- The Court finds that there are not sufficient grounds for a protection order and declines to issue a temporary order and set any further hearing.
If a temporary order is issued, it will be forwarded to the police department for service of the petition paperwork, temporary order, and notice of hearing. Bainbridge Island Police will serve all types of orders without requiring any service fees. Other police departments may charge service fees for personal service of harassment protection orders.
Full Order Hearing
When a person requests a protection order against another person, that person must be given notice. Notice is provided by in-person service of the temporary order and next hearing (typically by law enforcement). You should expect that all paperwork submitted to the court (except confidential law enforcement form) will be given to the person you are requesting an order against. Court actions must be public hearings and all paperwork must be shown to the other side.
If the party is not served prior to the next hearing, the Judge may reissue the temporary order and reset the hearing to allow for proper notice to be provided. If the requesting party fails to appear for the full order hearing, the matter will be dismissed. If the responding party is served properly according to legal requirements and fails to appear at the hearing, the Judge may issue the protection order against the person.
At the Full Order Hearing, the parties will be kept separated prior to the start of the hearing as much as possible. The parties will be present at the same time during the hearing. The Bainbridge Island Municipal Court has a security officer present for the hearing.
At the Full Order Hearing, the Court will review the evidence submitted, testimony, and any additional evidence submitted. Each party will have an opportunity to address the Judge.
Presentation of Evidence- Protection Order Hearings
Each court may have different rules and procedures regarding hearings. The following is information to assist you with your upcoming protection order hearing at the Bainbridge Island Municipal Court. If your hearing is transferred to Kitsap County Superior Court, different rules may apply.
Full Order Hearing
At the full order hearing, the Court will consider the written petition and any additional evidence presented and that the Judge deems relevant to the matter.
Each side will have an opportunity to present his/her side to the Judge. You are not required to have a lawyer for a protection order hearing and many parties appear “pro se” (representing oneself). If you would like to have a lawyer represent you, you must hire an attorney in advance of the hearing at your own expense. "Evidence" is what you present in court to prove your side of the case. Evidence can be your statements (called "testimony"), documents or photos. The following are examples of the types of evidence that can be used to present your side of the case to the Judge.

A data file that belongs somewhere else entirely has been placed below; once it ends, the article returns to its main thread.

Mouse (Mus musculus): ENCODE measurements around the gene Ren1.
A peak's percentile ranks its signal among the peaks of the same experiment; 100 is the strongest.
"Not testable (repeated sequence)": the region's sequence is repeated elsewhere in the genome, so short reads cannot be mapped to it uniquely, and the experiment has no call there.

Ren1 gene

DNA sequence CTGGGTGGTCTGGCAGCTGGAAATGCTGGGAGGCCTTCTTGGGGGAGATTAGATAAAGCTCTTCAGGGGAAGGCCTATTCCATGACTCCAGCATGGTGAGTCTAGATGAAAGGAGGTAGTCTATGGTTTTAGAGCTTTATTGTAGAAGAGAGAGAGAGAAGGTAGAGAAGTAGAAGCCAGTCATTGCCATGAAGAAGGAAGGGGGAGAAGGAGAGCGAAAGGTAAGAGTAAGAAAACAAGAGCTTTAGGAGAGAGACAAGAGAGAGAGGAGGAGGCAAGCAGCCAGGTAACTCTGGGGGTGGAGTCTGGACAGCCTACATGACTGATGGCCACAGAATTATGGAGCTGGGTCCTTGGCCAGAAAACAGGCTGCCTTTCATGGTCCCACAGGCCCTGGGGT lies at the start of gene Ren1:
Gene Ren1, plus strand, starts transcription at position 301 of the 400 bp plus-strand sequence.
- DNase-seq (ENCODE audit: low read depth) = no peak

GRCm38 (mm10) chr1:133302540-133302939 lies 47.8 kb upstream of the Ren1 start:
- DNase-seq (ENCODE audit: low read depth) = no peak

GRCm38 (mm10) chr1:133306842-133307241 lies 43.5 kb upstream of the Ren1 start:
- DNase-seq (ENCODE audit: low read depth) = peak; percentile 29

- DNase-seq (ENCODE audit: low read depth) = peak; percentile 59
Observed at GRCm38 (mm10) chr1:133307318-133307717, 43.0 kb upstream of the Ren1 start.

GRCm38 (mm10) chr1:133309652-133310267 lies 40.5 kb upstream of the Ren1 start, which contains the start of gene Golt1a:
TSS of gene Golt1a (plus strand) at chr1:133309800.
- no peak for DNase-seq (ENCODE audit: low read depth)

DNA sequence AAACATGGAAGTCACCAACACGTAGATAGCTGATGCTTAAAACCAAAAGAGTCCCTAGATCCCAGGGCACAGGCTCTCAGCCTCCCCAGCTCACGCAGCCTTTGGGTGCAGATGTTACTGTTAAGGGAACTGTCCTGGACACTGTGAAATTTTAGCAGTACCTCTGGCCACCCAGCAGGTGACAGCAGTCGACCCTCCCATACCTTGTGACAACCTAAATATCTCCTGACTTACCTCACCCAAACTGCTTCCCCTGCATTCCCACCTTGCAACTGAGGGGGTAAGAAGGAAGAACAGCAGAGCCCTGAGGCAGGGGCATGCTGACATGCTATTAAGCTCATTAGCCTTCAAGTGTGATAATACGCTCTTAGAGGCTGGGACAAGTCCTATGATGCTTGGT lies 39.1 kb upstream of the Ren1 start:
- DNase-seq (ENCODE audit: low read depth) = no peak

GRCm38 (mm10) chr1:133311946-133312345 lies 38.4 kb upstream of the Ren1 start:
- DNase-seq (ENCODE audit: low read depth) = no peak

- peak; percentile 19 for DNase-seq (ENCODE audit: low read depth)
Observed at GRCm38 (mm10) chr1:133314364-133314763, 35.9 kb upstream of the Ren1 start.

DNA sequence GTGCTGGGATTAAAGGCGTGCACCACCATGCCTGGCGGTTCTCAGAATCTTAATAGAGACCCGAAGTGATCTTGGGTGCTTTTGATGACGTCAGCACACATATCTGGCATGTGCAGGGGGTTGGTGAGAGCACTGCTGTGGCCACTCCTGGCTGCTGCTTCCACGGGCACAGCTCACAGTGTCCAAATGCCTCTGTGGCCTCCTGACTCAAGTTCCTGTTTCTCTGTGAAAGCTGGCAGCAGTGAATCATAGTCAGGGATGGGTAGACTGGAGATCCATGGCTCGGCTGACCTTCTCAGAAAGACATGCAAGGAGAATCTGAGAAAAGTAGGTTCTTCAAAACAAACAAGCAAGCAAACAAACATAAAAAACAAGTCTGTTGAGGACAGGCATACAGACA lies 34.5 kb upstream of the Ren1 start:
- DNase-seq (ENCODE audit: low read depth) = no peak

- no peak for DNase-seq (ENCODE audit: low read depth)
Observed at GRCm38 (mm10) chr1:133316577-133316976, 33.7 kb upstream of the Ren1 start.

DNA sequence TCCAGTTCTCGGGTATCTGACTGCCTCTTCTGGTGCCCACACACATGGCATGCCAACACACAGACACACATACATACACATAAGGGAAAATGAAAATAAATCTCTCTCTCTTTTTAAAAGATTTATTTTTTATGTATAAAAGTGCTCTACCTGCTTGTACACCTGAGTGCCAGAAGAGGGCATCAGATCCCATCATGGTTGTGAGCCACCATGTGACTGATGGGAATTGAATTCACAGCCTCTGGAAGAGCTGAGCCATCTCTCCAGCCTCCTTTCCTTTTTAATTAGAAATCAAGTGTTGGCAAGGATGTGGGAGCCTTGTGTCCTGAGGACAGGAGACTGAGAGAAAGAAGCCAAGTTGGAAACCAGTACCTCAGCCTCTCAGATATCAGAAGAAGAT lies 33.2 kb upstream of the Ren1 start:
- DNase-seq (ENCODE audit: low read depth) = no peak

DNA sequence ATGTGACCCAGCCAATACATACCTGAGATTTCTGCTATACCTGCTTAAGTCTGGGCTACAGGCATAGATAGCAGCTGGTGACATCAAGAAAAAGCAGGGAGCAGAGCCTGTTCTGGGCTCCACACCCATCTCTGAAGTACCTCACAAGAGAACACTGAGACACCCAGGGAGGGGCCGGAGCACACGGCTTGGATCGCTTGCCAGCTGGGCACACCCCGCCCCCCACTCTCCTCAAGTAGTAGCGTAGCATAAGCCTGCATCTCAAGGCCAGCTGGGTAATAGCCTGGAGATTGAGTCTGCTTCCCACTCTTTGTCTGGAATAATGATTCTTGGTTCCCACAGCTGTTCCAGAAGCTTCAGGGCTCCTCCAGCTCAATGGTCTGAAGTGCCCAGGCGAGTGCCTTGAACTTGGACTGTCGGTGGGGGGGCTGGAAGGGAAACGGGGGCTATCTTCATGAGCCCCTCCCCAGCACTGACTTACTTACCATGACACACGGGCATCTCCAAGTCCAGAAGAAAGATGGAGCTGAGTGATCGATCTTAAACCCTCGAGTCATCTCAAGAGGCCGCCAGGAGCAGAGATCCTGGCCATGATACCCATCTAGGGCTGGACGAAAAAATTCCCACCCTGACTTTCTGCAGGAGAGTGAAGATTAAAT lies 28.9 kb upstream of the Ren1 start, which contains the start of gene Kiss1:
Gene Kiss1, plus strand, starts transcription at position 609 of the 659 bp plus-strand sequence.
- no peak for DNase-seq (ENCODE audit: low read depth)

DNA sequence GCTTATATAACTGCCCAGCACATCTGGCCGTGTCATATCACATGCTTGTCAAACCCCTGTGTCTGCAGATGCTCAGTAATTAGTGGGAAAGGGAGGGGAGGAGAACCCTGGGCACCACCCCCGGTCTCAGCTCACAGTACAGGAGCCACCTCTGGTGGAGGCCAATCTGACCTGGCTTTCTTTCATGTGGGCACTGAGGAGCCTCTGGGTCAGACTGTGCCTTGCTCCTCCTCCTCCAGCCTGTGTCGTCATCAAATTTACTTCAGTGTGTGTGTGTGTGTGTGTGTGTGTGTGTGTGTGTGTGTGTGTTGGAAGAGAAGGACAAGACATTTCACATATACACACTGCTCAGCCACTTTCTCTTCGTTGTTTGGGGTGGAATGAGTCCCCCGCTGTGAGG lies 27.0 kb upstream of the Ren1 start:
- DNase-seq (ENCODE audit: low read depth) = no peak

You should describe for the Judge the reasons why you want the order of protection or why the protection order should not be granted. You should include information about any incidents in question. Remember to describe each incident by referring to "who, how, when and where".
Testimony of Witnesses
You may ask people who have knowledge about the incidents in question or corroborative evidence to testify at the full order hearing. Any testimony should be related and relevant to the reasons for the protection order request. You should present written statements of witnesses using the Declaration Form included with the petition packet. However, keep in mind that live testimony may be more helpful to the Judge than a written statement.
You may present physical items in order to prove your side of the case. If you bring digital evidence, you must either have it printed out on paper or on a CD/ DVD/Flashdrive that can be admitted and kept by the Court as part of the record. If you plan to present digital evidence, you should bring a way to play that evidence to the Court (such as a laptop) or the Judge will not be able to see it. Some examples of items that you might present include: Police reports, medical records, photographs, bills/invoices, letters, emails, voicemail messages, and video. You bear the burden of presenting your side of the case. The Judge and clerks are not allowed to do that work for you.
You must have three copies of anything you plan to show to the Judge (1) for yourself; (2) for the other party; and (3) a copy for the Judge/court file. Providing this evidence in advance of the hearing to the Court and the other party will prevent delays. You may drop off a copy of any evidence to the clerk in advance of your hearing and the clerk will contact the other party regarding pick up, if the clerk has contact information for that party. If you fail to bring adequate copies, the clerk will charge you for any copies requested at 50 cents per page.
SAVIN Protective Order Brochure (PDF) - Be notified when your order is served on the respondent.